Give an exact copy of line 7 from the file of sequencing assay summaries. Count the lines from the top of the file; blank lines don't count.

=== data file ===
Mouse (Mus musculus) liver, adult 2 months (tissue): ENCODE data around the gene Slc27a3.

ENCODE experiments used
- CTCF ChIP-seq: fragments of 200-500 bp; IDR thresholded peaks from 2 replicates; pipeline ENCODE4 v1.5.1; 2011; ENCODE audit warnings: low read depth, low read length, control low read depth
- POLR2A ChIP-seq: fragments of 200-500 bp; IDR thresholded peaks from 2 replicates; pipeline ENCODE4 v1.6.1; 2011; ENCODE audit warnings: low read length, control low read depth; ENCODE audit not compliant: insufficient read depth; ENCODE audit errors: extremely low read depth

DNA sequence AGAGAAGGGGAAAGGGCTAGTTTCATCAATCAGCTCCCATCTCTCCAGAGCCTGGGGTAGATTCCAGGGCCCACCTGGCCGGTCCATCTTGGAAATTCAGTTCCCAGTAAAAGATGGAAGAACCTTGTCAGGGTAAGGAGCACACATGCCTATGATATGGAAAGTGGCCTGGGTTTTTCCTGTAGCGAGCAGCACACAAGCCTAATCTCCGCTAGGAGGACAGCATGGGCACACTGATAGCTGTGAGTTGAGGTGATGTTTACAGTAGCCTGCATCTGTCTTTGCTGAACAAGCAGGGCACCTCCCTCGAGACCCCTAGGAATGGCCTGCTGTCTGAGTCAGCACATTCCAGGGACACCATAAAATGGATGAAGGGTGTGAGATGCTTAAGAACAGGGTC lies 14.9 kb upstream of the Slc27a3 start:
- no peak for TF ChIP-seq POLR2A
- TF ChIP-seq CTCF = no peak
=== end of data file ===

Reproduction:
- TF ChIP-seq CTCF = no peak